Member 1535
22 entries

(M, 29)
Immortal since Jan 24, 2008
Uplinks: 0, Generation 3
Interests: nanotech, religion, philosophy, language, morality, self-deceit, instinct, bigotry, dancing, loving, hating & chemistry. I'm not particularly well suited to small talk.
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    To begin; I actually believe I can shape my own future, as a person, an individual.

    To challenge that; (As far as I know) everything inside of me is made of atoms. Atoms are made of quarks and leptons blah blah blah. Atoms behave in a very particular and predictable manner, (aside from radiation) - even though some of the intricacies of matter interaction are (at this point) unknown. Atoms build molecules and complexes; which in term build cells and life (the universe) as we know it. So if we fathom the fact that a single cell is more complicated than a 747 and that the human body contains some 10-100 trillion cells, we are still facing the predictable (yet insane) computable behavior of all those atoms...

    In effect; life, (the universe) is just an ongoing chemical reaction.

    Here's my proposition: A computer is made that maps every particle, every tiny bit of energy (in the entire universe+/beyond) at a single point of time. The computer then uses the complete laws of particle interaction (still unknown to us perhaps, but this is theoretical) to predict how everything will react for say, the rest of time?

    Would it not then be said that if the universe was considered this computer, that everything had a predictable outcome? That at time x particle y would be at x,y,z? Effectively saying that there is one linear time line for the entire universe?

    -I understand that this would be physically impossible, it takes a super computer to compute Schroedinger's equation for hydrogen. Helium cannot even be calculated.
    -Radiation is currently believed to be a random event. It still remains to be seen whether or not this is fundamentally true or not, this could have a butterflies and hurricanes effect (with time as opposed to oceans) vs just being another factor to the previously mentioned laws of particle interaction.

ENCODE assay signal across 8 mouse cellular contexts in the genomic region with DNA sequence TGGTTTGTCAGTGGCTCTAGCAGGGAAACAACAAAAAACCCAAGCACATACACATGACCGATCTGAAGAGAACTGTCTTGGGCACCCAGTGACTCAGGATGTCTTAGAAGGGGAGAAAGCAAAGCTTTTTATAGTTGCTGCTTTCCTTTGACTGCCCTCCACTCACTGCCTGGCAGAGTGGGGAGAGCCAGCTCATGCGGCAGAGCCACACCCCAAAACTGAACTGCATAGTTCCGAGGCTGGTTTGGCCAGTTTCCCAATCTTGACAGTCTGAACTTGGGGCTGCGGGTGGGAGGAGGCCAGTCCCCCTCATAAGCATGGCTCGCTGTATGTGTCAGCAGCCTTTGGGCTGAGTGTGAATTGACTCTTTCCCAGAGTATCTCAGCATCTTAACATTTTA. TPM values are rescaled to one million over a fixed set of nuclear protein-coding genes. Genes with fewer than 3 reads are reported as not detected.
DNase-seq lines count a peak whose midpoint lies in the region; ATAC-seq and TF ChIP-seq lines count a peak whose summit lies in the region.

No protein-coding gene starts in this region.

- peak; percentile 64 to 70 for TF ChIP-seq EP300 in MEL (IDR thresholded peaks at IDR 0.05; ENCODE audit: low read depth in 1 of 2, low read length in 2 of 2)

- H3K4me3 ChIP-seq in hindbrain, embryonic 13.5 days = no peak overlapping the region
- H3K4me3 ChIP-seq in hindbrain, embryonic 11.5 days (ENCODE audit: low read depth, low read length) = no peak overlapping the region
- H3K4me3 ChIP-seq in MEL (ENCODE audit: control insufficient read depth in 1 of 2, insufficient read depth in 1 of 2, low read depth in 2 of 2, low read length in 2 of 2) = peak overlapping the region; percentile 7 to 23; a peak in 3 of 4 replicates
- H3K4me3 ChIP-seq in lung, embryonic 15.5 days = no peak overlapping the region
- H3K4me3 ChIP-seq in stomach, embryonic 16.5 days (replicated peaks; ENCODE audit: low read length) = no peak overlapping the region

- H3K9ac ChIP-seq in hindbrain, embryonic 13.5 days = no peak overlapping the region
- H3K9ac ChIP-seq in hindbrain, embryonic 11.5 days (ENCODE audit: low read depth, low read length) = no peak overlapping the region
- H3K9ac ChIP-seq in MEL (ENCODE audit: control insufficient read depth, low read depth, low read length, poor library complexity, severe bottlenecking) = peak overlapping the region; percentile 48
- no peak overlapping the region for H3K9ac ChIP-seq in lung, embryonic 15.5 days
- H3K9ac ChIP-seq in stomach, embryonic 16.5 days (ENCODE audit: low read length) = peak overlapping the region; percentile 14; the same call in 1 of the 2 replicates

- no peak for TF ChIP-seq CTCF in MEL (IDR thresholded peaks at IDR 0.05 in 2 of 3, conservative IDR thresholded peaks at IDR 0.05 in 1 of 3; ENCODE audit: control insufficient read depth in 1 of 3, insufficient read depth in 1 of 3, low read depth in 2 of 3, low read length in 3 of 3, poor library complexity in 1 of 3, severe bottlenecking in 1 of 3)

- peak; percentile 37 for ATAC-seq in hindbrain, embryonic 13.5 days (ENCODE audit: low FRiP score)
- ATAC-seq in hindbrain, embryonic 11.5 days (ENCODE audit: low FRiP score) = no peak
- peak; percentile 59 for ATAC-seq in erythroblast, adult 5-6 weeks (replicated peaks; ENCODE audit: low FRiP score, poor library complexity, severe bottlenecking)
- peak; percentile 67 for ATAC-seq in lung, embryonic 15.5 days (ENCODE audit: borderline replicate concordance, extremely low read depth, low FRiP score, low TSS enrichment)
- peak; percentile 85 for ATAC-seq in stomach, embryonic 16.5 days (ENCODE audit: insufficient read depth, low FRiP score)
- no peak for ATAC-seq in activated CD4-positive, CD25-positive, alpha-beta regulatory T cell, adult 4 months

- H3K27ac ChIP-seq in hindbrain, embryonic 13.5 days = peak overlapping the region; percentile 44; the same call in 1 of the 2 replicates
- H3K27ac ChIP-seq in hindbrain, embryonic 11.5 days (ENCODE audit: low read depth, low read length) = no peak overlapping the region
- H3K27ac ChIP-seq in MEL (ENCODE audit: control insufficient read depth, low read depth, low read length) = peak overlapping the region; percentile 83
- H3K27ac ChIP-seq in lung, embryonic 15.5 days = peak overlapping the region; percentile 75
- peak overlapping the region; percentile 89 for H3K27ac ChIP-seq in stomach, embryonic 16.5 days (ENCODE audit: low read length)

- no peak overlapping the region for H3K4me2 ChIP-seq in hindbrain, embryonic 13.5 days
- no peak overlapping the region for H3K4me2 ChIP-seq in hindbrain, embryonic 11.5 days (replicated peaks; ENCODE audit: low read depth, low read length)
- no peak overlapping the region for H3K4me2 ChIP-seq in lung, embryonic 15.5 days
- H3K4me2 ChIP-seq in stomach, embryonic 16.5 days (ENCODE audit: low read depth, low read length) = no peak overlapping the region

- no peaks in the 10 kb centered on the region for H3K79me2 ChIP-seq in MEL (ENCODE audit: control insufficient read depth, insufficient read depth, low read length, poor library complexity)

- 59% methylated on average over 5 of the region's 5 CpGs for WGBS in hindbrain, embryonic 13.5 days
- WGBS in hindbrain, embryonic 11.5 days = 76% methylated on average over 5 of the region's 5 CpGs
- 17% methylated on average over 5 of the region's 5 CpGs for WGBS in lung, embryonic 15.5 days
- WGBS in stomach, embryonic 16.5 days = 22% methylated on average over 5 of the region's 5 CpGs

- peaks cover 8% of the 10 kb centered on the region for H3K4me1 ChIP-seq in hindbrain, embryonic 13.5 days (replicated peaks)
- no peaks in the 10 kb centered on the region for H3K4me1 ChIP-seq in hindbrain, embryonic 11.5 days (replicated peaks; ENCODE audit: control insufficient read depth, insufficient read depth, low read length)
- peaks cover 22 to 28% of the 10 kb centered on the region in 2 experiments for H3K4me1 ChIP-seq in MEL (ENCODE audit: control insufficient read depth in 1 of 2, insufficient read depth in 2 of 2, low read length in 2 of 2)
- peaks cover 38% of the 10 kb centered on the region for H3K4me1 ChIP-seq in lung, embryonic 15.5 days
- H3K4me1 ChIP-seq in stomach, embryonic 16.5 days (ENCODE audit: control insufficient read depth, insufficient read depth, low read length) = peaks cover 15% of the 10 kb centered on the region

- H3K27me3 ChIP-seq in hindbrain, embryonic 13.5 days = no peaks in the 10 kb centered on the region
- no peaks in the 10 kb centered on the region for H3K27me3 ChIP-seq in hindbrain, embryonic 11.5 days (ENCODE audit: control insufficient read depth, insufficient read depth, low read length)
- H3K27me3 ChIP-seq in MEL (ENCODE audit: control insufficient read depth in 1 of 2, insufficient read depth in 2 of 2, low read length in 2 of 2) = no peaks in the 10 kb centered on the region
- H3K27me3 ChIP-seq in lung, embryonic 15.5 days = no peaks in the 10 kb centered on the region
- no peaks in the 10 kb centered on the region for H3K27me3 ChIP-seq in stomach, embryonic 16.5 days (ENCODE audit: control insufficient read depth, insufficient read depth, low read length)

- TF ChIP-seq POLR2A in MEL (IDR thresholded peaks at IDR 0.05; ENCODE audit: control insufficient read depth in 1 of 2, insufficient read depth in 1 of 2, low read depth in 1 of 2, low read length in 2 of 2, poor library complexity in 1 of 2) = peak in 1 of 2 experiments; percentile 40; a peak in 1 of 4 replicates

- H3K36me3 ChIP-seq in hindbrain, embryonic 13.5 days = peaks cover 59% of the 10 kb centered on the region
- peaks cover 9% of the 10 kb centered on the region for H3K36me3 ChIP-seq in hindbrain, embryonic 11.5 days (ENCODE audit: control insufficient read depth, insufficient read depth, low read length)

Finally; I can't think of a way to actually prove this theorem, or a single use of the knowledge of whether or not it was true...

    What I would like is an indication of whether I've missed something?, how feasible it is?, how many people have been on the same train of thought? and your own thoughts/contributions...

    Fri, Mar 28, 2008  Permanent link
    Categories: philosophy, Fate, Chemistry
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    Synapses (1)

    Schmuck     Tue, May 18, 2010  Permanent link
    This is an interesting point, the idea that if we knew what was ahead we could then change it.
    It raises a number of paradoxes, however.

    Firstly, if we assumed this computer did exist, would it not be immediately be wrong? As soon as anyone knew their future they would have already changed it by knowing about it. In that respect, the computer could never be right. The computer itself is part of what it is considering, and it would directly influence its own and everything else's fate. If the computer was somehow exempt from the Universe, and nothing could ever be affected by its information, then it would be right, but it confuses me to think how it could map a consistent and accurate fate when it itself is part of it.